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Felice Beato 
The Flag of the Commander in Chief of the Korean Forces 
1871, June 
  
Albumen print 
10 5/16 x 8 7/16 ins 
  
J. Paul Getty Museum 
Partial gift from the Wilson Centre for Photography, 2007.26.199.46 
  
 
LL/46092 
  
A letter of Captain McLane Tilton, USMC, who commanded the Marine detachment in 1871, was added by Alan Griffiths (22 February 2016) as it pertains to this photograph. Corporal Brown (left) and Private Purvis (middle), US Marine Corp, pose with their commanding officer, Captain Tilton on the right. Charles Brown, Corporal of the Marine Corp on the USS Colorado, and Hugh Purvis, a private in the Marine Corp board the USS Alaska were both awarded the Congressional Medal of Honor for their actions on 11 June 1871. Brown deserted in October 1871 before his medal was awarded.
 
Source: Miss Carolyn A. Tyson, 1 January 1966, Marine Amphibious Landing in Korea, 1871, (A Naval Historical Foundation Publication)
www.navyhistory.org/marine-amphibious-landing-in-korea-1871/

US Ship “Colorado” off Isle Boisée, Corea, Asia
June 21st 1871
 
My dearest Nannie,
 
My last letter, No. 13, gave you an account of the firing upon our launches from the Corean forts in the Salée River, whilst engaged in making soundings. I suppose you have all been very anxious about us since, as no doubt the papers have been filled with all sorts of dreadful prophecies in regard to the affair. I am glad to say I am alive still and kicking, although at one time I never expected to see my Wife and baby any more, and if it hadn’t been that the Coreans can’t shoot true, I never should. It is all over now, and as I expected, we have failed to make any treaty with the Coreans. The local authorities near us return all our communications sent on shore to be forwarded to their King, and our Expedition so far as a treaty goes has turned out to be fruitless. We have not force enough to go to their Capital in the interior even if our government directed us to do so. The Country is beautiful; filled with lovely hills & valleys running in every direction and cultivated with grain of all kinds which even now is turning to the colors indicating ripening. Everything is pretty and green, and the little thatched villages are snugly built in little nooks, surrounded by pines & other evergreens. We had a dreadful time on our Expedition, landed six hundred and eighty in all upon a muddy beach 1/4 mile wide, mud knee deep, but the guns of the Monocacy protected us shelling the first fortification where we landed and drove the Coreans out who retired firing at us, but didn’t hurt anyone. This was Saturday the 10th of June. We all camped that night, the Marines being in advance of the main body about 1/2 or 3/4 a mile. Early Sunday morning we started for the next fort, and took it without any opposition but found the guns in the fort, (brass breech loaders) all loaded, We knocked the ramparts down and proceeded to the great work of the Coreans a redoubt in a neck of land jutting into the river, which formed around it a bent elbow. This place we advanced on and when about 120 yards from it, we laid down on a ridge & blazed away killing about forty in the fort and then we stormed the place which was on a steep hill. The Corean soldiers fought like tigers, having been told by the King if they lost the place the heads of every body on Kang Hoa Island on which the forts stood, should be cut off. Poor Lieut. McKee who was such a beau at the Naval School was killed. He was the first to get over the wall of the redoubt when he was mortally wounded & died six hours afterwards. I and one of my Corporals & one of the Marines of the “Alaska” captured the big yellow flag that flew over the fort. The Alaska Marine was there a second or two before me & my Corporal, but while he was unknotting the halliards, my Corporal & I tore the flag down. It was about 12 feet square with a black chineese character in the centre. Today the Admiral ordered our photograph to be taken with the flag spread behind us, (the Corpl. Private & me), so you will no doubt feel glad that your old man gets a little credit without a hole through his skin, which by the by is about the color of a roasted chestnut at this present writing. I wrote a report of what we did during the 10 & 11 of June at direction of the Commanding Officer, 21 and send by this mail a copy of it to General Zeilin. If you want to know all about it get Mrs. Z. to have it copied for you. Old Schley 23 distinguished himself too, and came near extinguishing himself also. But he is as hearty as a buck, and I don’t think any of us will be in any more danger during the cruise. As for me I am quite satisfied, “I have not lost no Coreans”, and “I ain’t alooking for none neither”- I want to go home! The way the “gingall” or match-lock bullets whizzed was a caution to all those innocents engaged in war. My precious girl I am one of those innocents, and I dont want to engage in any more sick business. We will leave here before long going across to Cheefoo, on the China Coast, from thence to Yokohama so when you get this you may rest assured that none of us are to lose our skins. Your no. 33 & 34 came safely here to me, from Cheefoo, where they had been sent from Japan, Many thanks for them…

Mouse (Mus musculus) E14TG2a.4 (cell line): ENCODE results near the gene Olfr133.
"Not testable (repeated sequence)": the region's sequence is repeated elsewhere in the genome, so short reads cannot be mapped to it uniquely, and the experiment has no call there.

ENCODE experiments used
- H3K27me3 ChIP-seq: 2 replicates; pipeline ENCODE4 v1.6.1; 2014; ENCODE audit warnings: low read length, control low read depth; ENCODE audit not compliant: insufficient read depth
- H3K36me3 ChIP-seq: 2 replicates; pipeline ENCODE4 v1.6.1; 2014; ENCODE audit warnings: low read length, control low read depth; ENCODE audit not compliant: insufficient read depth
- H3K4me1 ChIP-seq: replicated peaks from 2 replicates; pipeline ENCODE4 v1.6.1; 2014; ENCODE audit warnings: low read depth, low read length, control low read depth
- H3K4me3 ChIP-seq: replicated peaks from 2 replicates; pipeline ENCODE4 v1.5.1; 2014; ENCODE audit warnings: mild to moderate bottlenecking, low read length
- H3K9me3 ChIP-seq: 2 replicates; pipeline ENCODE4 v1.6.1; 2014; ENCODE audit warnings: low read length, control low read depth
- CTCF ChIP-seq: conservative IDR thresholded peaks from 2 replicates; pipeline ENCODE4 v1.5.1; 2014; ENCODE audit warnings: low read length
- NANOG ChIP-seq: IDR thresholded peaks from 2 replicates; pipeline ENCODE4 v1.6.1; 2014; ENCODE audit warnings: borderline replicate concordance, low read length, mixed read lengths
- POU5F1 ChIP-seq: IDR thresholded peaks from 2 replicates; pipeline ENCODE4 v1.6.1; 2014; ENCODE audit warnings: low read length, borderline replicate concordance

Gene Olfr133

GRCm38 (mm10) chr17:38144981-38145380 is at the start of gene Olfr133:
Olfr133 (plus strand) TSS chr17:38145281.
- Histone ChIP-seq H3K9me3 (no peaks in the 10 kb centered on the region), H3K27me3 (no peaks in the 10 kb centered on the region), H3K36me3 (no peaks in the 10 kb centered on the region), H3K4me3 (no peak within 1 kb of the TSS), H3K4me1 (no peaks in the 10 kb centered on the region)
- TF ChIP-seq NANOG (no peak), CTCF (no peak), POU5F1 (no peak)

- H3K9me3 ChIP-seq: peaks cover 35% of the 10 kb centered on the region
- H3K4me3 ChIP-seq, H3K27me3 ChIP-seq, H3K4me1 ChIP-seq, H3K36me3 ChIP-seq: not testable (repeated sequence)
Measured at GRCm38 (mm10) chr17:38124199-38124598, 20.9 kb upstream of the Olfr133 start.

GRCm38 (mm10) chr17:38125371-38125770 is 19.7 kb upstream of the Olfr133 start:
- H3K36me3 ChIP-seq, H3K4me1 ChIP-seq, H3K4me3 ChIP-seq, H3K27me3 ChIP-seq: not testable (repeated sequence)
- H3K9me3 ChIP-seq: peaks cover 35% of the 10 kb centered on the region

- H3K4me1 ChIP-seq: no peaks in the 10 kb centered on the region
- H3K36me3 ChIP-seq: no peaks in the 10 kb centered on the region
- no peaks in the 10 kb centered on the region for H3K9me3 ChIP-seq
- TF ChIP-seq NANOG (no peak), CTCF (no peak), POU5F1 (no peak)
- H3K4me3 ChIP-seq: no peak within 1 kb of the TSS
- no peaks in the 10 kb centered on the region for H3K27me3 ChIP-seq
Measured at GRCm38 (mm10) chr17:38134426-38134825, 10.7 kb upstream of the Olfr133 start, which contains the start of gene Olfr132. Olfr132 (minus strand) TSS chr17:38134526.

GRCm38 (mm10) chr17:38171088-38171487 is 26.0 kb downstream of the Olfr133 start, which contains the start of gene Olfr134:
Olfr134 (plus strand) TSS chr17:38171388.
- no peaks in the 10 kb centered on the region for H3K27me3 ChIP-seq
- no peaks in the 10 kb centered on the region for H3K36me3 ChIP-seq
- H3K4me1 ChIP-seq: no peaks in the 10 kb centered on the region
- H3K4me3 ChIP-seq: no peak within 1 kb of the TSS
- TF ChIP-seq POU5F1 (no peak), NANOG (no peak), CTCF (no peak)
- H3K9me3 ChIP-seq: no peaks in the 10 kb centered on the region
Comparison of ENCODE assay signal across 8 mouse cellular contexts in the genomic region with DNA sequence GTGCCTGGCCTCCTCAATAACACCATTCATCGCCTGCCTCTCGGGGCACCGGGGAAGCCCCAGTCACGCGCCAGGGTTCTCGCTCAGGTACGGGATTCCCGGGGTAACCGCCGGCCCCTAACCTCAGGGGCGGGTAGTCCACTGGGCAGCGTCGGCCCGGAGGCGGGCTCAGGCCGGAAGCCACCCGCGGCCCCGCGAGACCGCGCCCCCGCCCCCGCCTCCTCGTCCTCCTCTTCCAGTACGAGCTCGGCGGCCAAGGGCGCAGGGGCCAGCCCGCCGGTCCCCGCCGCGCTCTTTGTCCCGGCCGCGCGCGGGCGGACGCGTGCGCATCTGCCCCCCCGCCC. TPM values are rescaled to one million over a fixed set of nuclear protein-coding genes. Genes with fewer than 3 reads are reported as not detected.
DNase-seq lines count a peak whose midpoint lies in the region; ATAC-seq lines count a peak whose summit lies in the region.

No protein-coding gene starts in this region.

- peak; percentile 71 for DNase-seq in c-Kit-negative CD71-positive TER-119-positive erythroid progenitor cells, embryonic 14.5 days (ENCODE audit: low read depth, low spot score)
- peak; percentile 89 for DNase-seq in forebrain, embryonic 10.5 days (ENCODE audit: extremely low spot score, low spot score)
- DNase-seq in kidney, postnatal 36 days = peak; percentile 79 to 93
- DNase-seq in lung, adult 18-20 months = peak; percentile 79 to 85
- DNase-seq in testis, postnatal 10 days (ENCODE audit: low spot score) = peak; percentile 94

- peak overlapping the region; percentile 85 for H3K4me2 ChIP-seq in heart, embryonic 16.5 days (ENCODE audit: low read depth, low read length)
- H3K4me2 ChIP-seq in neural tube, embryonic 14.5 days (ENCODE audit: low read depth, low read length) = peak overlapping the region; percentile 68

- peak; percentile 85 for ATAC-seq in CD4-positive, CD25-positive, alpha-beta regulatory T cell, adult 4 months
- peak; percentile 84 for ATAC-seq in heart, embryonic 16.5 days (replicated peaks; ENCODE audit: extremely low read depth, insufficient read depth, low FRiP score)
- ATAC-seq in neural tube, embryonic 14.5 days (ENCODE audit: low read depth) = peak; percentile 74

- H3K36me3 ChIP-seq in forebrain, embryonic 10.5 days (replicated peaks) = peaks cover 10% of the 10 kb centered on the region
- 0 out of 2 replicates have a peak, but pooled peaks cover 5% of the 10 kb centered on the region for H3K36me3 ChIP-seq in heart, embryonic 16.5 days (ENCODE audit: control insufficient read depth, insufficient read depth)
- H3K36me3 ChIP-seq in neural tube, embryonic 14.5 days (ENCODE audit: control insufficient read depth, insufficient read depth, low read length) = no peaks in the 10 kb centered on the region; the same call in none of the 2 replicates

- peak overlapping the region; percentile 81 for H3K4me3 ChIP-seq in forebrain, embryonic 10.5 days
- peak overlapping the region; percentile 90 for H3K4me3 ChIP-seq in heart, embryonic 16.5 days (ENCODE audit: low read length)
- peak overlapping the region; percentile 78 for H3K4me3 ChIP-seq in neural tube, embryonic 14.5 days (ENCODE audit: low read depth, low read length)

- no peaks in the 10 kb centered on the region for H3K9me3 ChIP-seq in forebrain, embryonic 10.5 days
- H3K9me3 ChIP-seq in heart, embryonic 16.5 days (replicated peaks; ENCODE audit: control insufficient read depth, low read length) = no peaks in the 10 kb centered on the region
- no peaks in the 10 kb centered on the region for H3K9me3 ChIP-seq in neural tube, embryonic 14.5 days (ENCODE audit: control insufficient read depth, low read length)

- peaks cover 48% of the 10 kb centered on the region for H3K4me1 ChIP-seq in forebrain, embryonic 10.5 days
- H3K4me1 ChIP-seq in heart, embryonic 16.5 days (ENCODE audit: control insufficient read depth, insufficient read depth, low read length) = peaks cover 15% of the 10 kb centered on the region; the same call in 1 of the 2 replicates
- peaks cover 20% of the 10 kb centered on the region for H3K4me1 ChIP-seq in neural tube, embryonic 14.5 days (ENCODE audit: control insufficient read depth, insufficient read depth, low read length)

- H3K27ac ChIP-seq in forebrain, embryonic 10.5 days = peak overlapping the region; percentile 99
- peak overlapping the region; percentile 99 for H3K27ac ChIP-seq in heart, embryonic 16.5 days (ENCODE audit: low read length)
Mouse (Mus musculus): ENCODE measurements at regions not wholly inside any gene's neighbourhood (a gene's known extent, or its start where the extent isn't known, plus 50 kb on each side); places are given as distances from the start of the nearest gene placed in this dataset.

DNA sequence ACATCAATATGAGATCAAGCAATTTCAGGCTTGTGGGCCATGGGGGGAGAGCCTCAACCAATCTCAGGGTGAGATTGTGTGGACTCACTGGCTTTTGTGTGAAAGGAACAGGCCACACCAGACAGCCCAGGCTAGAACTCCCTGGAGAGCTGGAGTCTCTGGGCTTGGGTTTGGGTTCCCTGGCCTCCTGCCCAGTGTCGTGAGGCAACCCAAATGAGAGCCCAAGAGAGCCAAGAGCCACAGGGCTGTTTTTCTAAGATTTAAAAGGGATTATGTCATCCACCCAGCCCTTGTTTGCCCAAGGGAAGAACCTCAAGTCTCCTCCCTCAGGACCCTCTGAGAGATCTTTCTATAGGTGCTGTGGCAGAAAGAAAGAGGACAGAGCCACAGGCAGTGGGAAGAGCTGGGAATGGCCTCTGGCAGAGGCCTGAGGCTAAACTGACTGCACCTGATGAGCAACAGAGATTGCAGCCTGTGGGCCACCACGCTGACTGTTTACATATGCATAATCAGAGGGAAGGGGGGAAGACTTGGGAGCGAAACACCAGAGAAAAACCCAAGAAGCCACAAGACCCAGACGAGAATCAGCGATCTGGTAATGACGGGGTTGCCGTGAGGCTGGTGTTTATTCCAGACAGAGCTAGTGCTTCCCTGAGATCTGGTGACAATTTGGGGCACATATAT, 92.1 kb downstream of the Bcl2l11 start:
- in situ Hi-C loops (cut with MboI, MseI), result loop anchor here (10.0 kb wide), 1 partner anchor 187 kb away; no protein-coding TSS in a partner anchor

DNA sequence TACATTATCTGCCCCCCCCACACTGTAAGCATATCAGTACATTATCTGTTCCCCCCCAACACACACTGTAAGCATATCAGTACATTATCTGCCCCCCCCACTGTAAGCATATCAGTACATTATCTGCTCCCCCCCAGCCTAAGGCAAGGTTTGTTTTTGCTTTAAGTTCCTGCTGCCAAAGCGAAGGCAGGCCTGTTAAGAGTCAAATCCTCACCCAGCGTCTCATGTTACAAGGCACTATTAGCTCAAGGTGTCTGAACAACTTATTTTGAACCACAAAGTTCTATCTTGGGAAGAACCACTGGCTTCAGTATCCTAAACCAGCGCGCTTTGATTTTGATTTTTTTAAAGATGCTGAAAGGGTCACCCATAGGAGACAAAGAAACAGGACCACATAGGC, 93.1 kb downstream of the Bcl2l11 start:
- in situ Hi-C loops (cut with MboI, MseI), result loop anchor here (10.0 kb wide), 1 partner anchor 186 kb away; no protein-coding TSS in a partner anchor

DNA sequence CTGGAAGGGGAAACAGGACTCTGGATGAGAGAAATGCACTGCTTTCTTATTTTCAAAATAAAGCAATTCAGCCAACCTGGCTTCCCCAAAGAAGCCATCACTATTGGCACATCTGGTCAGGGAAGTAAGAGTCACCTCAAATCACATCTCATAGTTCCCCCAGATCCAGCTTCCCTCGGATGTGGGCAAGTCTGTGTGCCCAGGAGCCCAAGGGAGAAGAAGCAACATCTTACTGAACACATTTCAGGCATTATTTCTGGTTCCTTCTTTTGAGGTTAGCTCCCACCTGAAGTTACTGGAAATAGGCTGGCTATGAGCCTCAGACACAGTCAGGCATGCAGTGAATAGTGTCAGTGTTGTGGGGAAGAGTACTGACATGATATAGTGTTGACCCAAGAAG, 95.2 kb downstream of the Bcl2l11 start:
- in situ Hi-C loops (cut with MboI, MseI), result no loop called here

Affectionately Mc_______…. 
 

 
  
 
  
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